Last week, I went back to The University of Florida (UF) to recruit and represent Facebook as a corporate sponsor for SwampHacks (UF’s premier hackathon). As a former organizer of the event during my stint as a student, I was left feeling both humility and pride, seeing how far SwampHacks has come. During the early years of the event, we were lucky to have 200 attendees and had to basically beg sponsors to recognize the event as legitimate. A fire mixtape helped us get pretty far though! At SwampHacks 2020 however, there were over 600 hackers, with corporate representation (and $$$) from all sides of the industry.
It was fascinating being on the other side of the symbiotic, but delicate recruiter-student relationship. I was initially a bit disoriented but that faded away into awe as I realized how impressively earnest and determined so many of the students were. From budding healthcare entrepreneurs to future PhDs in cryptography, SwampHacks attracted them all, and the ambition was palpable.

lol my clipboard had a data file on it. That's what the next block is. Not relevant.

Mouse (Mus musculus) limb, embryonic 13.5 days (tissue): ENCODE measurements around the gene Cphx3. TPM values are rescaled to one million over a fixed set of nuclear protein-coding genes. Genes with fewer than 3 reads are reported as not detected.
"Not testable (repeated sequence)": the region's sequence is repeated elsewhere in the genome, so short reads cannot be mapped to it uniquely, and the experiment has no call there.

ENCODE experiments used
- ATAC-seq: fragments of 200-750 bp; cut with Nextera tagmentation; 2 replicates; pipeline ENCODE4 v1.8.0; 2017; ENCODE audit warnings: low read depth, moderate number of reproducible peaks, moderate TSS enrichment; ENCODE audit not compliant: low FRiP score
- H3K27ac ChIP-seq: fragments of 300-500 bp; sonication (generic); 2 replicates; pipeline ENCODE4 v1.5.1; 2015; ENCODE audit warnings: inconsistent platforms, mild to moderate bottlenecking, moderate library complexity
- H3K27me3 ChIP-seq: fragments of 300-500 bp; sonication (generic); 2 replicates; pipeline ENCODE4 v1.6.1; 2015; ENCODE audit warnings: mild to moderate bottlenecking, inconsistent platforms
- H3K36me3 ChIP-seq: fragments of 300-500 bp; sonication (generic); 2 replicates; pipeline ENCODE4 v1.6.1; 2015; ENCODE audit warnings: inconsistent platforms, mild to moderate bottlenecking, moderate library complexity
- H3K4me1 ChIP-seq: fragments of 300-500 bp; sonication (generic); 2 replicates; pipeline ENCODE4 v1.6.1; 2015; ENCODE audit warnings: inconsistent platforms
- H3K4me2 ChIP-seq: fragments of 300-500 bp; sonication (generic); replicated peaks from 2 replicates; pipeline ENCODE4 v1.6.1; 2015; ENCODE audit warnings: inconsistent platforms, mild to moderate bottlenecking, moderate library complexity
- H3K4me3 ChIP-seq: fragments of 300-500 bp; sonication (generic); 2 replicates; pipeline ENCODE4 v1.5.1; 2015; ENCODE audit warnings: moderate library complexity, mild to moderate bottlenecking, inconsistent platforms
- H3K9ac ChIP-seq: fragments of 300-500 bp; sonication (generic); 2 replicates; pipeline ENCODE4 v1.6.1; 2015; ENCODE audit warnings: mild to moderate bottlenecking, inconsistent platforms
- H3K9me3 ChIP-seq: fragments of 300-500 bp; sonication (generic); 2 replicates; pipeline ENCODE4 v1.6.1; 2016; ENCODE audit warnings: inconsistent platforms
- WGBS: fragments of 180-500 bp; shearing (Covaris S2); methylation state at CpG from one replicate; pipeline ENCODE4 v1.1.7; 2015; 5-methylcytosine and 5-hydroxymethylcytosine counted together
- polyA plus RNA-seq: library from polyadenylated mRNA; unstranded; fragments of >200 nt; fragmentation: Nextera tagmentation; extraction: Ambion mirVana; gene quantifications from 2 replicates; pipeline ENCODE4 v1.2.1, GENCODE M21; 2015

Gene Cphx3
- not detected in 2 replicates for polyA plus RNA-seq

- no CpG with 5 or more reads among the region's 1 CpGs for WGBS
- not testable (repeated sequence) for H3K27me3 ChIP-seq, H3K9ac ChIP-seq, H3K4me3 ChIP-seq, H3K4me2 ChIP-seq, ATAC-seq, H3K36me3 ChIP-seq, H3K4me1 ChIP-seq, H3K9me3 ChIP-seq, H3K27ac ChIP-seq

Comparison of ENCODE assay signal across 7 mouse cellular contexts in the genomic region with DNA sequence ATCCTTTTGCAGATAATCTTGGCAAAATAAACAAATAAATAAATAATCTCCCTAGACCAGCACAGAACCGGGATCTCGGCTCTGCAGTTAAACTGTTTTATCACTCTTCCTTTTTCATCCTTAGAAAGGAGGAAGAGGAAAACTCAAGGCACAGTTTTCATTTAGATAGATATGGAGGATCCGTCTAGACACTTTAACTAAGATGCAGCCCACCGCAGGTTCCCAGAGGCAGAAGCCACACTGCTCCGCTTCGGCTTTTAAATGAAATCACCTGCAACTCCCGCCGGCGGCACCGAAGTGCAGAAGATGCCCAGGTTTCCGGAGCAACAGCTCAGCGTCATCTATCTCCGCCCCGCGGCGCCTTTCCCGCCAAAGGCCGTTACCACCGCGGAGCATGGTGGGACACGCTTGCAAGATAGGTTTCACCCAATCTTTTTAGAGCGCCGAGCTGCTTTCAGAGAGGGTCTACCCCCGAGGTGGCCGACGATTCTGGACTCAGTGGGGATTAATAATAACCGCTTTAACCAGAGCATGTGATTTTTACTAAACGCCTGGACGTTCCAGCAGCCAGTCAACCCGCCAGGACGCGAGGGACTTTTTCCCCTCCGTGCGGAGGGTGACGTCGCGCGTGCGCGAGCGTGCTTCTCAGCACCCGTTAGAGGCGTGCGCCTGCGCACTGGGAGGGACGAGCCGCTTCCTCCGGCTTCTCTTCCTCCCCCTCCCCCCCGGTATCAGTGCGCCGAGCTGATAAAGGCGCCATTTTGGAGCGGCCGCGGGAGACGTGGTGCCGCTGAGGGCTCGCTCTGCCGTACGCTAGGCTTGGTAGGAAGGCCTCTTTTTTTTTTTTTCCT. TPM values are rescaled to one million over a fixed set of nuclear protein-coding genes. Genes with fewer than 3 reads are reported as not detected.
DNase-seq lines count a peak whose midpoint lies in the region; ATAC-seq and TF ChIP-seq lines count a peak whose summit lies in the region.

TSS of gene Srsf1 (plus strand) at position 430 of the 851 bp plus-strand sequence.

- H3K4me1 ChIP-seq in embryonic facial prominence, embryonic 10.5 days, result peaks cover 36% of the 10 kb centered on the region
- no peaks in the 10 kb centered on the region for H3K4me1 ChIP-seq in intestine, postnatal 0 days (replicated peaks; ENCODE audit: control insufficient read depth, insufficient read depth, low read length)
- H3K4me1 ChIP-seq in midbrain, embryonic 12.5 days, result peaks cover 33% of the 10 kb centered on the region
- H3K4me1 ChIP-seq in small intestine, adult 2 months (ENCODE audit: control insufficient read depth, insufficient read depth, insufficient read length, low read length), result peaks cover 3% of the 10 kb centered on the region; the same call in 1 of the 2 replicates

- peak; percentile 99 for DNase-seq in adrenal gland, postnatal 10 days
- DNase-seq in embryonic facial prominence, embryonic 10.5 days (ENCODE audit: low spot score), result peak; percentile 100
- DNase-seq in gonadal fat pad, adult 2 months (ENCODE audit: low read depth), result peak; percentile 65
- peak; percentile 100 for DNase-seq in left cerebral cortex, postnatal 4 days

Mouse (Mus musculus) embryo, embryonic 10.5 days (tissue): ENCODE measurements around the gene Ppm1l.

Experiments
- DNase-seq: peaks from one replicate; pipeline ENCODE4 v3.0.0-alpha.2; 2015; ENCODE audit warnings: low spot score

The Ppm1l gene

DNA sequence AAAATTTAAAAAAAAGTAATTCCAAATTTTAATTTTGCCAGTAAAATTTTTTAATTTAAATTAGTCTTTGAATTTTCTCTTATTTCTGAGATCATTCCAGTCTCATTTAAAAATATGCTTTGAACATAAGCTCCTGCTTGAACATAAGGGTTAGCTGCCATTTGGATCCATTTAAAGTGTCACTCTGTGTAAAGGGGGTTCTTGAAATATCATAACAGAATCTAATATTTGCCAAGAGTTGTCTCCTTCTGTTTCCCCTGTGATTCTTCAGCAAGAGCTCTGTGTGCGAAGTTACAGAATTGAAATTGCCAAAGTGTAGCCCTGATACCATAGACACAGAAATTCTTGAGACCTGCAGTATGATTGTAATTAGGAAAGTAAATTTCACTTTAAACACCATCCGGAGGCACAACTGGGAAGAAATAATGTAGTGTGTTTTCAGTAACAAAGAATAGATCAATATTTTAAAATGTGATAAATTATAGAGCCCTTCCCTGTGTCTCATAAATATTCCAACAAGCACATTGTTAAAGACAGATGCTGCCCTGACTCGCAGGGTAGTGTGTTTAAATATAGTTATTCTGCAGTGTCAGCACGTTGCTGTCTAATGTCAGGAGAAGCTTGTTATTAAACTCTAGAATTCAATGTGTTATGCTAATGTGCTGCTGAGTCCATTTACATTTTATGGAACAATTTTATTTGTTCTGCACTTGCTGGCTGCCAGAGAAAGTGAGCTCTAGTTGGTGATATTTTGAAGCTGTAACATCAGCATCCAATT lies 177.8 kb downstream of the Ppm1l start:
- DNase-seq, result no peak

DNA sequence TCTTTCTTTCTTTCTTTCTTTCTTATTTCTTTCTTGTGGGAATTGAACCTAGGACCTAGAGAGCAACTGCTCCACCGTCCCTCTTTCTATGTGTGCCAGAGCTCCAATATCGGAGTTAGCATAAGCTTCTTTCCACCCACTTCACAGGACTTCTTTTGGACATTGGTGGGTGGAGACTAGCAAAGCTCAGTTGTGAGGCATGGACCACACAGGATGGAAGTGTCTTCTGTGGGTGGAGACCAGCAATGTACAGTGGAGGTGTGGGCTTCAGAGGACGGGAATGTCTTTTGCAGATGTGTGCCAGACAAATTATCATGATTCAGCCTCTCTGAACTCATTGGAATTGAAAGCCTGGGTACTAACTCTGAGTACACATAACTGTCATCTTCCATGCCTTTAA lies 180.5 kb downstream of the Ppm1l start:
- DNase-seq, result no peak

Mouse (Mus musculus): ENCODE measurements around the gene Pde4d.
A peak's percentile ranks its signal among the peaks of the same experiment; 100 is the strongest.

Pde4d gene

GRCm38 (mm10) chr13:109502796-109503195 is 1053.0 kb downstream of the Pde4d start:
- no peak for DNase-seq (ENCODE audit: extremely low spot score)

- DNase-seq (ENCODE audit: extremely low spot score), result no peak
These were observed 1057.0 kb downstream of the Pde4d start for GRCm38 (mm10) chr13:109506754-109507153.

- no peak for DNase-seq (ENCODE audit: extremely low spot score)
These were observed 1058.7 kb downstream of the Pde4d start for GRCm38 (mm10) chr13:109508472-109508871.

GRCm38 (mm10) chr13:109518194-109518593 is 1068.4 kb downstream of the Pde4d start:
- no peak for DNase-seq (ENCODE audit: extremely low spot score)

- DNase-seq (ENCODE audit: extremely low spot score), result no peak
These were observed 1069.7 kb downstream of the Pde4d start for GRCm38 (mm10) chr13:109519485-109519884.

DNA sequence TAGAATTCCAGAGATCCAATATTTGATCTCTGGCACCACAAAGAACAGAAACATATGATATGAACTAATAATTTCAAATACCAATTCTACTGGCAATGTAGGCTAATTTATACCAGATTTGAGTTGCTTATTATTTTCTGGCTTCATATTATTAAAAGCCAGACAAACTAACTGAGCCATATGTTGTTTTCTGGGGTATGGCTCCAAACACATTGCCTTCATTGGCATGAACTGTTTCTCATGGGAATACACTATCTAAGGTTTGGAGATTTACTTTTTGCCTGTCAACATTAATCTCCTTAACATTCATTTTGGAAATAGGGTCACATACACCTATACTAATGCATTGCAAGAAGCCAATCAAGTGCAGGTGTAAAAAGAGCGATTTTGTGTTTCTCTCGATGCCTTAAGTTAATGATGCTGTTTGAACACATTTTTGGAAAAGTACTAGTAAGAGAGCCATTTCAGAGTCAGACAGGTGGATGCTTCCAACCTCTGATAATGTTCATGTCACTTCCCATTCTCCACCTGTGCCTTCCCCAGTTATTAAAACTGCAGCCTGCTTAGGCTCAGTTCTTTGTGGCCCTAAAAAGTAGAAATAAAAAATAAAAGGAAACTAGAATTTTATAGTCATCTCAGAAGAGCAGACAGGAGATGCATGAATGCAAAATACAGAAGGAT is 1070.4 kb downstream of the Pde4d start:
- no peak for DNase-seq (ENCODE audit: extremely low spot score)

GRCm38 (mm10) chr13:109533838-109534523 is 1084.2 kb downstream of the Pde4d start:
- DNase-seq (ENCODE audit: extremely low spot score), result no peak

From my freshly minted 6-months-in-the-working-world wisdom, I see that the further one gets in their career, the easier it is to forget the things that inspired them to pursue technology in the first place. For a lot of these hackers (myself included), this inspiration partly comes from the realization that you create almost anything you heart desires with nothing more than a laptop and some gumption. I could see the illumination in the eyes of these students, and being in that environment was a powerful reminder to stay curious and inquisitive.
- sponsoring a questionable ‘spicy ramen challenge’ and handing out dank facebook swag
- giving a tech talk on the fundamentals and history of react.js
- interacting with hundreds of students throughout the weekend and sharing my fledgling experience at facebook
- mentoring hackers who were learning a new language / paradigm from scratch
- petting some really cute and friendly therapy dogs